Be sure to compile and execute this program.
DYNAMIC ALLOCATION AND DEALLOCATION
Example program ------> NEWDEL.CPP
Examine the program named NEWDEL.CPP for our first example of the new and delete operators. The new and delete operators do dynamic allocation and deallocation in much the same manner that the malloc() and free() functions do in your old favorite C implementation.
During the design of C++, it was felt that since dynamic allocation and deallocation are such a heavily used part of the C programming language and would also be heavily used in C++, it should be a part of the language, rather than a library add-on. The new and delete operators are actually a part of the C++ language and are operators, much like the addition operator or the assignment operator. They are therefore very efficient, and are very easy to use as we will see in this example program.
Lines 15 and 16 illustrate the use of pointers in the tradition of C and line 17 illustrates the use of the new operator. This operator requires one modifier which must be a type as illustrated here. The pointer named point2 is now pointing at the dynamically allocated integer variable which exists on the heap, and can be used in the same way that any dynamically allocated variable is used in ANSI-C. Lines 19 and 20 illustrate displaying the value on the monitor which was assigned in line 18.
Line 21 allocates another new variable and line 22 causes point2 to refer to the same dynamically allocated variable as point1 is pointing to. In this case, the reference to the variable that point2 was previously pointing to has been lost and it can never be used or deallocated. It is lost on the heap until we return to the operating system when it will be reclaimed for further use, so this is obviously not good practice. Note that point1 is deallocated with the delete operator in line 26, and point2 can not be deleted since it is now pointing to nothing. Since the pointer point1 itself is not changed, it is probably still pointing to the original data on the heap. This data could probably be referred to again using point1, but it would be terrible programming practice since you have no guarantee what the system will do with the pointer or the data. The data storage is returned to the free list to be allocated in a subsequent call, and will soon be reused in any practical program.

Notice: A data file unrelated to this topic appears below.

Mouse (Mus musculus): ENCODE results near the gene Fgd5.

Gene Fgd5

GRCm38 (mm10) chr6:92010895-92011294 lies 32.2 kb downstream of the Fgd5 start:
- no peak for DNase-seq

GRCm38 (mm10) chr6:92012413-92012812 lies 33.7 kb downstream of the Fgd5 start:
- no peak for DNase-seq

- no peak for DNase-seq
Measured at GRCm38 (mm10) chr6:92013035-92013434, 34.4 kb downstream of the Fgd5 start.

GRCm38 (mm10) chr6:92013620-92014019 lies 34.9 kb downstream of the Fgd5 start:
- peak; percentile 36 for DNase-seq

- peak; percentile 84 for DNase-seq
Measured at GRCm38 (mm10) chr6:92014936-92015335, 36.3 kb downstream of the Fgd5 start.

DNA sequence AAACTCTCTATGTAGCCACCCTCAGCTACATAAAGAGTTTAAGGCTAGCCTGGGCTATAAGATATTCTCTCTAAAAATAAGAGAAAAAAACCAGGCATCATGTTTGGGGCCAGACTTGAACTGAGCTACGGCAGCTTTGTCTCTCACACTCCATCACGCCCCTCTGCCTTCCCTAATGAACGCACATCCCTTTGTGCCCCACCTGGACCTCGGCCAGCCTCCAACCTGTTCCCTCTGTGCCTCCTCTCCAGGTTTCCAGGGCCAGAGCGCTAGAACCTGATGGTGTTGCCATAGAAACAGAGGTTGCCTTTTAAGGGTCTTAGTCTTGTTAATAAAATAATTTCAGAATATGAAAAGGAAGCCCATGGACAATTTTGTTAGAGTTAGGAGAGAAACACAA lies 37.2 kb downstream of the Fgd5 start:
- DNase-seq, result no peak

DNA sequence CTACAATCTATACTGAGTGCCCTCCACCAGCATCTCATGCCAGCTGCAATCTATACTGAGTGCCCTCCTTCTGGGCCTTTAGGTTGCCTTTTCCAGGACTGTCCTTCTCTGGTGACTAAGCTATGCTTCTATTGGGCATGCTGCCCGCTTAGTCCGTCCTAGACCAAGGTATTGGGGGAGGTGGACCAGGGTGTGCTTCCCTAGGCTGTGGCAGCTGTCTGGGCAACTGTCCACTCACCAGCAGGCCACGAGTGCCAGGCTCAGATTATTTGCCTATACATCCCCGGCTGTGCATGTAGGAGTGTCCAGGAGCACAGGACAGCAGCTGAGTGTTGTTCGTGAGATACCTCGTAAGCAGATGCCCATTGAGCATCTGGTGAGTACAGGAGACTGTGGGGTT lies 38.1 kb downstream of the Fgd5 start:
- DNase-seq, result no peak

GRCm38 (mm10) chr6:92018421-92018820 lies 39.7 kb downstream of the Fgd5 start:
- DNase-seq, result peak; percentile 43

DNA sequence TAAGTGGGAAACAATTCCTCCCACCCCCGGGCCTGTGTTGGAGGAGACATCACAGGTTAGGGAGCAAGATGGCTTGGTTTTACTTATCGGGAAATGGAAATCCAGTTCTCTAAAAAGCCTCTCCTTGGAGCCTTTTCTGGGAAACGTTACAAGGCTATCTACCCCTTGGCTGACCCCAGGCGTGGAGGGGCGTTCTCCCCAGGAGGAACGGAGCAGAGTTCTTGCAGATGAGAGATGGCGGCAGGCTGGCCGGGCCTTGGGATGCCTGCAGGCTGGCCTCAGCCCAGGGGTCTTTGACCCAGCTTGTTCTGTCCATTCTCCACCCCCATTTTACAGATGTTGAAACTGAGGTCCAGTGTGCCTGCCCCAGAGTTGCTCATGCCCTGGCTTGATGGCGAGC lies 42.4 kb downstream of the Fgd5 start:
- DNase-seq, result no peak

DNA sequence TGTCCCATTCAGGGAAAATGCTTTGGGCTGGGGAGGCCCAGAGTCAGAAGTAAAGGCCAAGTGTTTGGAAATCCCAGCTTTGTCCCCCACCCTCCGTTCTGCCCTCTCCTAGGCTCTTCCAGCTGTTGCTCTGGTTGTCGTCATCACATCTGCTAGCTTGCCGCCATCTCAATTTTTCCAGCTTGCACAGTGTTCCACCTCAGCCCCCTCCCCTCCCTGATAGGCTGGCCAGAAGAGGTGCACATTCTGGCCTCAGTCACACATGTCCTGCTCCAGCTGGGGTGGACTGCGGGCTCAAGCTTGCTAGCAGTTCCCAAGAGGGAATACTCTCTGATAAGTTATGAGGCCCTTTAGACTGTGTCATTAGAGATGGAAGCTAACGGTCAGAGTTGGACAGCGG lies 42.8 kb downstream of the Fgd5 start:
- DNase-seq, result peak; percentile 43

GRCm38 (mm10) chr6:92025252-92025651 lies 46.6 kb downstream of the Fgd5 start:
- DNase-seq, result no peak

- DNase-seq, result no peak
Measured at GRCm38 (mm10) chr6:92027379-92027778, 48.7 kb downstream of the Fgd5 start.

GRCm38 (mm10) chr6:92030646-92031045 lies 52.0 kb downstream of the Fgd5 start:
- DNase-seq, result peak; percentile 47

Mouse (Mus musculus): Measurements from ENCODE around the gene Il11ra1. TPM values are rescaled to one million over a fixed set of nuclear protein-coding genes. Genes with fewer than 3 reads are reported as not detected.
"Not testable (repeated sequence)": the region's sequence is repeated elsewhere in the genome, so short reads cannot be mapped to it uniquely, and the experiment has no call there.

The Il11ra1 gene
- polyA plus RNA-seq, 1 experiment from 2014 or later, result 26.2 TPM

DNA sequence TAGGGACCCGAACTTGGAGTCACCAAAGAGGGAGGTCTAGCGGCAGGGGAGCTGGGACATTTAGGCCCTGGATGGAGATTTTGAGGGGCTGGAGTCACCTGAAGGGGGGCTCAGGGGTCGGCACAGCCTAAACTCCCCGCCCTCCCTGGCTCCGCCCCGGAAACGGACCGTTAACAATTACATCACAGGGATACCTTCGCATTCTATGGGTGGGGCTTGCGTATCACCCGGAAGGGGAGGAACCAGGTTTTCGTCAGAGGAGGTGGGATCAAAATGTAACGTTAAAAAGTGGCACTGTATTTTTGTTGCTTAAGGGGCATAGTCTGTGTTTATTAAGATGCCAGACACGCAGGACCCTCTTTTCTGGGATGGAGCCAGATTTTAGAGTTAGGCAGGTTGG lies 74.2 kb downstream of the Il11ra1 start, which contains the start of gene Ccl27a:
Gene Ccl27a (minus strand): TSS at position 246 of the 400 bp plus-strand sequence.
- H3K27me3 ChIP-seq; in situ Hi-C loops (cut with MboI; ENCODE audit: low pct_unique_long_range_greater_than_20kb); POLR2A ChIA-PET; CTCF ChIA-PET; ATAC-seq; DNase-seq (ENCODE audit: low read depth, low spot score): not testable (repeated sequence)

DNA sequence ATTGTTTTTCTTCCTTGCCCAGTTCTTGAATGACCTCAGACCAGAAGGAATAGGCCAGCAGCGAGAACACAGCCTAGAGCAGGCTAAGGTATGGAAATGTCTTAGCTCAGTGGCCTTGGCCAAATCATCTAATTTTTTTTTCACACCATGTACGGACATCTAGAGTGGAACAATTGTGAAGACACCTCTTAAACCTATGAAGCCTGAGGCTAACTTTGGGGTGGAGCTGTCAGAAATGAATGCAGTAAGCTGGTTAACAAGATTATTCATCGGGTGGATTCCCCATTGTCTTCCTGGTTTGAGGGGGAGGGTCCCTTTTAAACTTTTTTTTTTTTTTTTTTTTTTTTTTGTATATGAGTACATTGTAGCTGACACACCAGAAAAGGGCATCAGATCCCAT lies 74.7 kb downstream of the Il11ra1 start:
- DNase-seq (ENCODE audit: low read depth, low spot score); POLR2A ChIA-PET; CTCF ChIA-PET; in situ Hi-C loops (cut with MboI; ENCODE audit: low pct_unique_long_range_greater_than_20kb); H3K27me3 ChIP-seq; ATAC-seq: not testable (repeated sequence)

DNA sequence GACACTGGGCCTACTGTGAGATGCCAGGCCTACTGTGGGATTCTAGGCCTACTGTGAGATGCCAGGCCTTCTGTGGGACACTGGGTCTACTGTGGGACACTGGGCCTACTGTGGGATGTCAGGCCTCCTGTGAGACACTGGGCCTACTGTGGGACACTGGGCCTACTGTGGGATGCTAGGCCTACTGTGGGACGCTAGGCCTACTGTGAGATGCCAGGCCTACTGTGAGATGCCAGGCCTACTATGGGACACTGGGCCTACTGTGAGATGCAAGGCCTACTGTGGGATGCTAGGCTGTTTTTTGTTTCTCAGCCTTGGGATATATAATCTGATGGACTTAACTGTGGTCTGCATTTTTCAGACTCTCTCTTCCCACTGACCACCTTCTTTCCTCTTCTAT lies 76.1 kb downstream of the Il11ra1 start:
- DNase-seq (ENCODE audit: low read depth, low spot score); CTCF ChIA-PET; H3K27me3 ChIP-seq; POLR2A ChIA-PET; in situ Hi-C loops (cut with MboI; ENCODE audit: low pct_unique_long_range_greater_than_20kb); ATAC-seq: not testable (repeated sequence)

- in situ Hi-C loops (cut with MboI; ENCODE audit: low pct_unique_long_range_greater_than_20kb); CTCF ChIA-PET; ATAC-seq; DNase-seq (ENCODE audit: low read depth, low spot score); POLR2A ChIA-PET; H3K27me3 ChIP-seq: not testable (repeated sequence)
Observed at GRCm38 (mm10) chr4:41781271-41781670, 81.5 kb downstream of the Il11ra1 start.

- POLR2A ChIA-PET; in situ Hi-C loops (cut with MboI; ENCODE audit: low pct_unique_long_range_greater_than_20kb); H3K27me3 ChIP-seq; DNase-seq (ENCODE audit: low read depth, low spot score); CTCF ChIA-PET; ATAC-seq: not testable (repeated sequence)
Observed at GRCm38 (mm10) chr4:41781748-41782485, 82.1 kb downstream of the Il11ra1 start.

Since the delete operator is defined to do nothing if it is passed a NULL value, it is legal to ask the system to delete the data pointed to by a pointer with the value of NULL, but nothing will actually happen. It is actually wasted code. The delete operator can only be used to delete data allocated by a new operator. If the delete is used with any other kind of data, the operation is undefined and anything can happen. According to the ANSI standard, even a system crash is a legal result of this illegal operation, and can be defined as such by the compiler writer.
In line 28, we declare some floating point variables. You will remember that in C++ the variables do not have to be declared at the beginning of a block. A declaration is an executable statement and can therefore appear anywhere in a list of executable statements. One of the float variables is allocated within the declaration to illustrate that this can be done. Some of the same operations are performed on these float type variables as were done on the int types earlier.
Some examples of the use of a structure are given in lines 36 through 44 and should be self explanatory.
Finally, since the new operator requires a type to determine the size of the dynamically allocated block, you may wonder how you can allocate a block of arbitrary size. This is possible by using the construct illustrated in line 48 where a block of 37 char sized entities, which will be 37 bytes, is allocated. A block of 133 bytes greater than the size of the date structure is allocated in line 50. It is therefore clear that the new operator can be used with all of the flexibility of the malloc() function which you are familiar with. The brackets are required in lines 49 and 51 to tell the compiler that it is deallocating an array.